However, Mr Lumumba doesn't belong alongside the other leaders in the above-mentioned list because he was never a dictator. Indeed, the respondent is right when he said that these politicians were killed with permission of the West but, and this he didn't mention, was only after they were no longer useful for the West and even became dangerous. Indeed, many of the other persons in the list were kept in power because they sided with and therefore benefited from the West against the Soviet Union and its communist block although some were protected by the communist block, to divide and rule and get cheap oil and gas and other minerals from the Middle East and Africa. And thus, bye bye Ceausescu after the collapse of the Soviet Union when he lost his protection but also bye bye colonel Mobutu of Congo (Zaire) who was used by the West as a buffer against communist influence in Africa.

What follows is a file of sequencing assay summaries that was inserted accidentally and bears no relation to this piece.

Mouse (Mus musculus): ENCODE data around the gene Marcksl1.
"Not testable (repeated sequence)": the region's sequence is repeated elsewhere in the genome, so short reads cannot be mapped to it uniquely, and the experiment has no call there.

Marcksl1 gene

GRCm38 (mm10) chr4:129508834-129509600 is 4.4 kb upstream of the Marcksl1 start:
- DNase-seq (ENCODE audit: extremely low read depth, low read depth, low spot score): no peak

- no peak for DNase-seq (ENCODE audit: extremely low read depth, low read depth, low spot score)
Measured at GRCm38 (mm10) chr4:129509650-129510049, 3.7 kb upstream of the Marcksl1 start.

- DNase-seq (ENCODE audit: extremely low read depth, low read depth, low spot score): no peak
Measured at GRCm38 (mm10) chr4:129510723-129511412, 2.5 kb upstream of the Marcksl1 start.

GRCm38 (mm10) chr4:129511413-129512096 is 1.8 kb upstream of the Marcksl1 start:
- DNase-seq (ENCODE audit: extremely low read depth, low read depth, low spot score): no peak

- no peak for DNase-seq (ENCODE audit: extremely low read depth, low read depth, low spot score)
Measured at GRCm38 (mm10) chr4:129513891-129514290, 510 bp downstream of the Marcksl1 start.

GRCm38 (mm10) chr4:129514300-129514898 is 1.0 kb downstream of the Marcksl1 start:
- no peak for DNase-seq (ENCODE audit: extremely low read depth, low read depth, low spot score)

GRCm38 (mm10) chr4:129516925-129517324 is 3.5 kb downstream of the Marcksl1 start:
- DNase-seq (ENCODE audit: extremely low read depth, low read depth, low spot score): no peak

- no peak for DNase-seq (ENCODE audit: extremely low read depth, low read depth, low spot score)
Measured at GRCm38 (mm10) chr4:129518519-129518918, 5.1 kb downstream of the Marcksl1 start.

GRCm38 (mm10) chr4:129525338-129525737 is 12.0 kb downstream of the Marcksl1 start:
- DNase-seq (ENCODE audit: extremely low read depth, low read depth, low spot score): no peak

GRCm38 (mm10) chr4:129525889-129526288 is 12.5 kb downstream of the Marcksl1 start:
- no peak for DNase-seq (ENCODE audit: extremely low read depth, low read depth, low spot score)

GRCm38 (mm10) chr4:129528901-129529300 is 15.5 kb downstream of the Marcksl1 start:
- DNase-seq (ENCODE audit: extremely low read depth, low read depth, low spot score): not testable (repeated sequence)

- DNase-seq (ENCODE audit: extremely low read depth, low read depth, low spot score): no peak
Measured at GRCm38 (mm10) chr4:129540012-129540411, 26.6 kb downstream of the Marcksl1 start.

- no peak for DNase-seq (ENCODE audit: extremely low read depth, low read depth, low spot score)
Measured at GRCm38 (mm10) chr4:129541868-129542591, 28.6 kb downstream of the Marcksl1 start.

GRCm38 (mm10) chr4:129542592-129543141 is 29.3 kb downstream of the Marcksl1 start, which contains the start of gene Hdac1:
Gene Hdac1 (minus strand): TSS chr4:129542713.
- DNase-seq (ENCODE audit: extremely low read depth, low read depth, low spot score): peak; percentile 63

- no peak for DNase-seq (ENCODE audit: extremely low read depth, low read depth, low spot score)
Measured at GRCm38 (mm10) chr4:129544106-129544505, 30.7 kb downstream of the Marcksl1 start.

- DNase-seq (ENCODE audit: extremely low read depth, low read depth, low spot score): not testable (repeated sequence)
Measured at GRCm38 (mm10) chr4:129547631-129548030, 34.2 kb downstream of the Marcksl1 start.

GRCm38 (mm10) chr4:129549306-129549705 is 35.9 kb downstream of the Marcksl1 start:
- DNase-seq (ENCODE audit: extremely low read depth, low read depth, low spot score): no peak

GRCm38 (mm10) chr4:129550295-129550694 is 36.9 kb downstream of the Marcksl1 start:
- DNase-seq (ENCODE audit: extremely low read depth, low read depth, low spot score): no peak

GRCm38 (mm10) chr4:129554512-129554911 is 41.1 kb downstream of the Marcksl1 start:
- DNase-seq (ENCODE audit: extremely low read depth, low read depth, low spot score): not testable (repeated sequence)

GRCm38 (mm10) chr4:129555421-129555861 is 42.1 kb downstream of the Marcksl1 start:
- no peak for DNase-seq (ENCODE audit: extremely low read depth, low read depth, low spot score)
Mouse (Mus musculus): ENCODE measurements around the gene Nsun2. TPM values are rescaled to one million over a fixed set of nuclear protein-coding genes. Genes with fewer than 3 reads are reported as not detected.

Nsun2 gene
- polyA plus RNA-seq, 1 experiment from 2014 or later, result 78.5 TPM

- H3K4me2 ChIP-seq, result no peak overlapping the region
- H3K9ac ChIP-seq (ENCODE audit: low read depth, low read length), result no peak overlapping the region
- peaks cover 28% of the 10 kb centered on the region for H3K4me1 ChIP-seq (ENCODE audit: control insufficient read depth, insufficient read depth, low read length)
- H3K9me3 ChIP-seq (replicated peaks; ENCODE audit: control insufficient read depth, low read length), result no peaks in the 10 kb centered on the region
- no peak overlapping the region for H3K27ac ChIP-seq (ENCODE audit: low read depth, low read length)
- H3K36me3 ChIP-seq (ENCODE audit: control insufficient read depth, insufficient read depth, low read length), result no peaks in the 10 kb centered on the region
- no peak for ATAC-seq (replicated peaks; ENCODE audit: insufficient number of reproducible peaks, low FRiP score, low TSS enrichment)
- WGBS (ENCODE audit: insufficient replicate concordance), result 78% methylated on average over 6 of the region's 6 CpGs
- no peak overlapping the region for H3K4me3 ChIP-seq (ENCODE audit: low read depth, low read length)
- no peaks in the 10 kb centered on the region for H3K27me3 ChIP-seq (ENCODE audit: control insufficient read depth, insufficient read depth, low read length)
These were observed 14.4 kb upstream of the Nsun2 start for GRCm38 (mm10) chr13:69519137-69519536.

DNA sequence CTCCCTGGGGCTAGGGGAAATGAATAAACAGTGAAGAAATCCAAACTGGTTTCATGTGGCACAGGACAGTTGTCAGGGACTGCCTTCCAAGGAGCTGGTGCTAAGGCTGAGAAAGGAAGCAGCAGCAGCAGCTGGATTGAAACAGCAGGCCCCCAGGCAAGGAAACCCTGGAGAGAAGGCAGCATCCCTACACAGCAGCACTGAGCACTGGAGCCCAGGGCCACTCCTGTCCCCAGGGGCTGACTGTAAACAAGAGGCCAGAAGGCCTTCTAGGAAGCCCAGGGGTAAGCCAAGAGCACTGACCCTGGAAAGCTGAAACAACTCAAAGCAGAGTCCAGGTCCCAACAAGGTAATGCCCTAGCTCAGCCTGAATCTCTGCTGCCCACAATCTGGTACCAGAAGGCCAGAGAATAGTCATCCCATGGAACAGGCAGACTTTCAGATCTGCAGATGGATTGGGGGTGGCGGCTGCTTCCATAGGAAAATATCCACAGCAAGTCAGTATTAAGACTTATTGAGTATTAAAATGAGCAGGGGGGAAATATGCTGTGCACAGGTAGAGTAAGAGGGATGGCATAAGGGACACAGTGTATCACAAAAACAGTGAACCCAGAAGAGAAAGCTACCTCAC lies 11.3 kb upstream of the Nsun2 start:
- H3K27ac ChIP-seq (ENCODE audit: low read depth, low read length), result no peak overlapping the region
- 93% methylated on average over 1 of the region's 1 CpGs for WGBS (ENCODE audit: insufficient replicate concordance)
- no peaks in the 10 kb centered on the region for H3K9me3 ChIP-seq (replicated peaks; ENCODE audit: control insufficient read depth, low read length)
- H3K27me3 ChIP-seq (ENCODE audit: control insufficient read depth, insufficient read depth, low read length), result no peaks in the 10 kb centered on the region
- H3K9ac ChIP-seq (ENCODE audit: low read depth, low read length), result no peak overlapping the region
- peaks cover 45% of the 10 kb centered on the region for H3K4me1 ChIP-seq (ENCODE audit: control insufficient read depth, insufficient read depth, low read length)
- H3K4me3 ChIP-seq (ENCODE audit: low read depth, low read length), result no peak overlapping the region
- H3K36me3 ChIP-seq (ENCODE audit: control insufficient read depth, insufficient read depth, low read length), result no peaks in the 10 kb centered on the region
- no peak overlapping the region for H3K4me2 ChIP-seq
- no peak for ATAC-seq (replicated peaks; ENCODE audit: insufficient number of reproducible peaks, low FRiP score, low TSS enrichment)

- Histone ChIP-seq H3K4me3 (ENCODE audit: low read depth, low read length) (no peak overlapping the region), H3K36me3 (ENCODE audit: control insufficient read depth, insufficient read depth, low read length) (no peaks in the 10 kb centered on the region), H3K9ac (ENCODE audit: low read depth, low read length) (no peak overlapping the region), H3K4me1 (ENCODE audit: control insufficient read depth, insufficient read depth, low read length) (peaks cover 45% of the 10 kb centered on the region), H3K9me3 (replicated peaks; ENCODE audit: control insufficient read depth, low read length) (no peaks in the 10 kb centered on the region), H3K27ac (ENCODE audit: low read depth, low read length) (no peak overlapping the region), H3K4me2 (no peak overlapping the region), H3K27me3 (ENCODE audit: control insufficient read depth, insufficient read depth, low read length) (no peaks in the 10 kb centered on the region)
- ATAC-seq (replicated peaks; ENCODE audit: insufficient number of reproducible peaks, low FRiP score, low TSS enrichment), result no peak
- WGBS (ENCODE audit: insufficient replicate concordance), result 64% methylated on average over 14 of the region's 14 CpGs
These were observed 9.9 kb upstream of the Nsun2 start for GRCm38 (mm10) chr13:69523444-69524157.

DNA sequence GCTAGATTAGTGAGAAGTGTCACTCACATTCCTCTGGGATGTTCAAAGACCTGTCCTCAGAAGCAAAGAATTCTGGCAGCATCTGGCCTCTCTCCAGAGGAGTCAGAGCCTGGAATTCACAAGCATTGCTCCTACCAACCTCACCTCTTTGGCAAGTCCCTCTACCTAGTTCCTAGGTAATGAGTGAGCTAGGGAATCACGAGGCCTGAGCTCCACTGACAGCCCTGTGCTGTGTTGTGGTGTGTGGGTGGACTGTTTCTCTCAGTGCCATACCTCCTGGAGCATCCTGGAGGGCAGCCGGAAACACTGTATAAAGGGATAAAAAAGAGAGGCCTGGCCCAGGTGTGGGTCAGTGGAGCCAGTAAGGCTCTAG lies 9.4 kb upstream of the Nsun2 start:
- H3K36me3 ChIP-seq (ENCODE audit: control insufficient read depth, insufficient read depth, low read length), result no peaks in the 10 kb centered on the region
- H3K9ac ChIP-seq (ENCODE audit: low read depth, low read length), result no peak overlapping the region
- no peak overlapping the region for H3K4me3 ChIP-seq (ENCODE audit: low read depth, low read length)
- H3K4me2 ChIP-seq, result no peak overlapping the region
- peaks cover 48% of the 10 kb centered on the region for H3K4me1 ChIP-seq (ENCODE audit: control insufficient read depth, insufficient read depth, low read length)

Indeed, this was also the reason why Mr Lumumba was not allowed to rule Congo as PM as he called himself a communist who wanted to liberate Congo from the non-communist Belgium. It also meant he didn't agree that the Congolese minerals were almost given to Belgium and others but instead he asked that countries would pay a fair price for Congo's products.